No more foggy, cracked mirrors, and no more dark and dingy cubicles that encourage unsightly graffiti.
Otumoetai College students will be toileting in relative luxury later this year after pleading their case for better facilities to the principal and board of trustees.
The school held its annual community workday recently, with funds raised this year going towards an upgrade of the student toilet facilities.
Head students Redemption Te Wiki, Saskia Brinkmann, Thomas Chaney and Becky Dougherty say while their current toilets are practical, they could definitely do with an upgrade.
“They serve their purpose, but we’re continually working to upgrade various aspects of the school,” says Becky. “The general consensus was that we wanted the toilets to be next in line,” says Thomas.
The group agree it was “awesome” to have the opportunity to decide how the funds from the workday would be spent this year.
“Usually the funds are put towards something big, like the gym or new school vans, but this year it will be spent on something we all use,” says Saskia.
“The toilets are considered the dirtiest place in the school, and when you go in there and find them not looking their best, you’re less inclined to want to use them. An upgrade would definitely make the students feel more comfortable.”
The students’ wish list includes better lighting and mirrors, more efficient hand dryers, cubicle doors that lock properly and hooks on the back of doors to keep bags off the floor.
They also believe modern facilities will deter the unsightly graffiti and vandalism commonly found in school toilets.
Principal Russell Gordon says use of the workday fundraising is usually determined by the board of trustees or the senior leadership team. However, this year the decision was put in the hands of the students.
“The toilets as they are, are absolutely functional,” says Russell. “If you walked into a public toilet you would probably have a similar experience as to what our kids would have in their school toileting experience.
“That being said, some kids don’t particularly like them and they have asked if we could upgrade them beyond the standard we currently have.”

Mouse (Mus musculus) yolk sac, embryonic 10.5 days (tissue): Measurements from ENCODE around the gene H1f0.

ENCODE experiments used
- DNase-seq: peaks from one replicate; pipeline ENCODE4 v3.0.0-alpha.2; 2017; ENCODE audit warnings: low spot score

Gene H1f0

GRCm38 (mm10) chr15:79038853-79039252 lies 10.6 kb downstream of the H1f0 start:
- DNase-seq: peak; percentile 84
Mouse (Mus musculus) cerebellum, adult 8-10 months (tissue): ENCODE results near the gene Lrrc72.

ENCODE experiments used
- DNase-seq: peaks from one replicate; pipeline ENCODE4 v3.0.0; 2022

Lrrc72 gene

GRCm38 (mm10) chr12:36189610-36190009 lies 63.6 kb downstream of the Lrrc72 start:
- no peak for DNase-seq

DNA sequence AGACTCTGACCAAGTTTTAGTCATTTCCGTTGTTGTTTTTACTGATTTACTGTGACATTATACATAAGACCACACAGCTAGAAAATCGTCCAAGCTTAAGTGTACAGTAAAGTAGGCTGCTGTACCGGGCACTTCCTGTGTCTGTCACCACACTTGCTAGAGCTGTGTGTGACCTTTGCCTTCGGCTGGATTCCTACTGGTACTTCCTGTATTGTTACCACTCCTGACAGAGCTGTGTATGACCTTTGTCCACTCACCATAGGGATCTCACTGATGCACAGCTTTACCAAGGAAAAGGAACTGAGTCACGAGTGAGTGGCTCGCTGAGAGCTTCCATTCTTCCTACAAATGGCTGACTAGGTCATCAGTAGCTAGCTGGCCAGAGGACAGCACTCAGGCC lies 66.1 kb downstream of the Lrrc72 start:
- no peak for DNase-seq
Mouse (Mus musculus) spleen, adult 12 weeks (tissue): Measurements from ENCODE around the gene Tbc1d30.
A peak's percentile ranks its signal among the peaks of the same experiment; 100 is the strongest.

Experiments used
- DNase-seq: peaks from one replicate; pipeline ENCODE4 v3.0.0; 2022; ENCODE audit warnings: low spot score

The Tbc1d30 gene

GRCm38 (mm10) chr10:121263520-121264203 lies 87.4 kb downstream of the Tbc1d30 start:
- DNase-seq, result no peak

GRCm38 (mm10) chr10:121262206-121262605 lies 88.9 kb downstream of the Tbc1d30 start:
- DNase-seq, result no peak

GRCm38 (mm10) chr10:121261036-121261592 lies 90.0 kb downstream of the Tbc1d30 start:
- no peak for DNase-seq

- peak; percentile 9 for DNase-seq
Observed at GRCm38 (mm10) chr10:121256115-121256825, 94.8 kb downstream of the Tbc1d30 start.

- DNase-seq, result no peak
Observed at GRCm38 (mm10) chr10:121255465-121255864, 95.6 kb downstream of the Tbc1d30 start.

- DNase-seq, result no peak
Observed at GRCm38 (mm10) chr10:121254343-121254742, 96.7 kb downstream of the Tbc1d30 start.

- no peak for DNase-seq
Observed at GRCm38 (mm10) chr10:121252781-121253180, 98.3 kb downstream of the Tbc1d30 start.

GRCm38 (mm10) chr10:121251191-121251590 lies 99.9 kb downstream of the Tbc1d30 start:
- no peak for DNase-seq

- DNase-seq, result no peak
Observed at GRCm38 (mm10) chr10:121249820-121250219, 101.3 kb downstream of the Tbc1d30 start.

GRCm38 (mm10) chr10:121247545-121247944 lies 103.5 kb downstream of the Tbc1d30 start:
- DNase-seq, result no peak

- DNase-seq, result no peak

The toilet upgrade is likely to be along similar lines to those found in commercial shopping malls.
“We’re not talking five-star, but we’ll get some designers to come in to provide alternatives, we’ll get students to vote on that and we’ll look to have them finished by the end of the year,” says Russell.
The school currently has four blocks of student toilets and plans to spend around $30,000 per block on the upgrade. Two will be designated for girls, one for boys and one will be a unisex block.
The students raised between $20-30,000 from the workday, and the board of trustees will come up with the $100,000 shortfall.
Russell says some students choose not to use the toilets at all during the school day and that affects their learning.
“What that tells me is they won’t be drinking enough water and, as a result, by mid-afternoon will be becoming lethargic. That, to me, affects their learning. If we can create an environment where kids are happy to use the toilets, we’re ultimately impacting and improving their learning experience.”
Cleanliness of bathrooms was one of the physical elements of the school environment highlighted by young people as having a significant impact on their experience of school in a recently online survey and face-to-face interviews of New Zealand children and young people by the Ministry of Education.
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